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Prison Officer Pension Age

Volume 837: debated on Monday 18 March 2024


Asked by

To ask His Majesty’s Government what estimate they have made of the cost to public funds of bringing prison officer pension age into line with that of firefighters, the police and armed services.

My Lords, the Government currently have no plans to change the pensionable age of prison officers, which is set under the Civil Service-wide pension scheme. Any estimate of the cost of doing so would require complex actuarial calculations to determine the higher contributions that would need to be met by the employer and by current and future members.

My Lords, I thank my noble and learned friend the Minister for that reply. Is it correct that Treasury Ministers are responsible for setting the pension age and not MoJ Ministers? Is it also correct that for a newly recruited prison officer, the pension age is 68 years old? Is this policy not really one of “lock until you drop”?

My Lords, on the first question, the Treasury has overall responsibility for setting pension arrangements for the Civil Service; that is not an MoJ responsibility, and my noble friend correctly makes that point. As for “lock until you drop”, can we please distinguish between the age at which you get a full pension and the age at which you can retire, which is something quite different? A prison officer does not have to work to the age of 68 to qualify for any pension; he can retire earlier on a smaller pension and then, unlike most situations in the armed services, he can return to work—in a less front-line role, typically. He will continue to work and earn a pension, as well as the other pension he has already accrued. It is not at all clear that prison officers under the present scheme are worse off than they would be if they were in the armed services, especially given the higher contributions the latter have to make.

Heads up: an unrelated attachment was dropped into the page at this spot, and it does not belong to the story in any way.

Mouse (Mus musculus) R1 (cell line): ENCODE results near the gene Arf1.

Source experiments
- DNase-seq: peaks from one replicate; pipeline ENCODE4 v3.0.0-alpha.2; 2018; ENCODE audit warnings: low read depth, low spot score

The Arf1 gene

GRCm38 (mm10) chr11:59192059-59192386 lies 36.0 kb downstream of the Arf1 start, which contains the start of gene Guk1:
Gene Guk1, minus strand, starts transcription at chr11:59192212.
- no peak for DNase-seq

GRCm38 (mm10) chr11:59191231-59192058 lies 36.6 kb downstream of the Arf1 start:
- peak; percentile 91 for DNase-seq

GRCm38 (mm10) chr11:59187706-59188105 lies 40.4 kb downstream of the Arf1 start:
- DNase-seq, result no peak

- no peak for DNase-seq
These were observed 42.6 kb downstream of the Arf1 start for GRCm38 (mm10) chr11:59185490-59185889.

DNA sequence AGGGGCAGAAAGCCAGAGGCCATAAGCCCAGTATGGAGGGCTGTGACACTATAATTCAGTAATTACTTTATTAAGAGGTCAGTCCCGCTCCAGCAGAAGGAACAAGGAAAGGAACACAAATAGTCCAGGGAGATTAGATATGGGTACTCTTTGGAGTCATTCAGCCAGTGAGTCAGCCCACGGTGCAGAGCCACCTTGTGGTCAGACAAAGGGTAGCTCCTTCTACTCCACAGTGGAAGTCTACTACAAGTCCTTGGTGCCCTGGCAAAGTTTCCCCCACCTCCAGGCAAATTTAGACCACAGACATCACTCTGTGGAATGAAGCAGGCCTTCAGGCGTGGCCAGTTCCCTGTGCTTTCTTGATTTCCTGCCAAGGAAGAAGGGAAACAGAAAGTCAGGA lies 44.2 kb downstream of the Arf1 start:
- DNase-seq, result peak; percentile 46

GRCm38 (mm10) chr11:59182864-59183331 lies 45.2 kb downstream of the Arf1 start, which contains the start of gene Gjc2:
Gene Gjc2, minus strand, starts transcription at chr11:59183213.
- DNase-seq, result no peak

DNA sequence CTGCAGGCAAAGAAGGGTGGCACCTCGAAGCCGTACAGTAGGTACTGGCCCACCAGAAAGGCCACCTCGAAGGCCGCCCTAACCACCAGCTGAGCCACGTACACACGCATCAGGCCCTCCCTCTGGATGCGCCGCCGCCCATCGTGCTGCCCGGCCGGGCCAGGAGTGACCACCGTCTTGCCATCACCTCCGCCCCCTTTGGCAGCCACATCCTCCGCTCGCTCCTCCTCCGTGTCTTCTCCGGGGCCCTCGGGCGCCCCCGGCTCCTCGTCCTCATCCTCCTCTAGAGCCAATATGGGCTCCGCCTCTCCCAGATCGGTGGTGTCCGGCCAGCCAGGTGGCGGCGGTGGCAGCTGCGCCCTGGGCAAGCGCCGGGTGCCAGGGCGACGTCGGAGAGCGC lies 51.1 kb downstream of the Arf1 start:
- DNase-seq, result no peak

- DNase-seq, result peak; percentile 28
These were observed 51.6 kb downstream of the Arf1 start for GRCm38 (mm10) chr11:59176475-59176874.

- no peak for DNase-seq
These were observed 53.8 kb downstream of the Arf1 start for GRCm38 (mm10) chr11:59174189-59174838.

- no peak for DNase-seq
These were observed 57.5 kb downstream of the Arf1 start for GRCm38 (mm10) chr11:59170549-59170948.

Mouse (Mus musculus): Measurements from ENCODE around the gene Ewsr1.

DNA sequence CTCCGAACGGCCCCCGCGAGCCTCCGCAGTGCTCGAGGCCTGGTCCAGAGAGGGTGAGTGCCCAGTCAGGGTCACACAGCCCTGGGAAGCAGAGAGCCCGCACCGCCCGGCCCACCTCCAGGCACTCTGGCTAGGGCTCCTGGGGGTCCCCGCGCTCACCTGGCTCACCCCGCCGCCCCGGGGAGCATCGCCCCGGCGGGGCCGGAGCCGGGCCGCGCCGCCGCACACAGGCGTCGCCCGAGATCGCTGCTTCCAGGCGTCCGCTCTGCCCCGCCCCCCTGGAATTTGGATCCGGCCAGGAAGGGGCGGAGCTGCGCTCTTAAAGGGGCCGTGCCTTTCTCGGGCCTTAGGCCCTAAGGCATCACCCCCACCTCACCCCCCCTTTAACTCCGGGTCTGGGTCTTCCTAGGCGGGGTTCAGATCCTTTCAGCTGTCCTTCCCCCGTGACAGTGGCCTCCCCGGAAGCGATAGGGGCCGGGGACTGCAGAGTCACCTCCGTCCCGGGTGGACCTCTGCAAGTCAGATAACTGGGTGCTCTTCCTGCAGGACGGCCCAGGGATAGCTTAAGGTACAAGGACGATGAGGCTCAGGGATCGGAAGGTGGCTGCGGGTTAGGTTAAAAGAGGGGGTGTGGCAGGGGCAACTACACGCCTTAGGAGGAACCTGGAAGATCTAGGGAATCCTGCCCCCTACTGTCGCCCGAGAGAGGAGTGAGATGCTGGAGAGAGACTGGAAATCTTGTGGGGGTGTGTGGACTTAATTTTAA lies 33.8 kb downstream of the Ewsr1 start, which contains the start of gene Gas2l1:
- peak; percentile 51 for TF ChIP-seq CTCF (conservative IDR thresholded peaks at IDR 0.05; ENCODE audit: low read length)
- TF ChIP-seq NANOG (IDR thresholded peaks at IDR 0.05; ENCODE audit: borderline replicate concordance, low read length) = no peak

My Lords, prison officers are, unfortunately, banned from taking industrial action and the Government are, in my opinion, exploiting this unjustifiable restriction. Lifting the pension age to 68 is a classic example of this, and looking after violent, overcrowded and understaffed prisons is not a job for older workers. Does the Minister agree that this policy, which is “lock until you drop”, is reckless, dangerous and plain wrong?

The Government are unable to agree with the somewhat colourful language used by the noble Lord. The Government have the highest regard for our prison officers, who stand on the front line in prisons and are some of our finest public servants.

However, it is as well to remember that the pension contributions paid by prison officers are much lower than those paid by other uniformed services—between 4% and 6% for prison officers, as against 12% to 15% for other services. These days, if you are a young person in your 20s or early 30s entering the prison service, you are not necessarily thinking about what you are going to get when you are 68. You may be more than satisfied with a lower pension contribution now.

My Lords, undoubtedly, people want prisons, but they should not forget about the people who have to run them. It is a very dangerous profession. There was a settlement in 2016 which, unfortunately, because it was wrapped up in other settlements, was rejected by the prison officers. Last year, it was indicated that the Secretary of State would hold talks about talks with the Prison Officers’ Association, but there does not seem to have been much movement towards negotiations since then. Does the Minister agree that this section of the benefit—mainly pensions, including, if necessary, increased contributions—should be revived in the interests of these most hard-working servants of the state?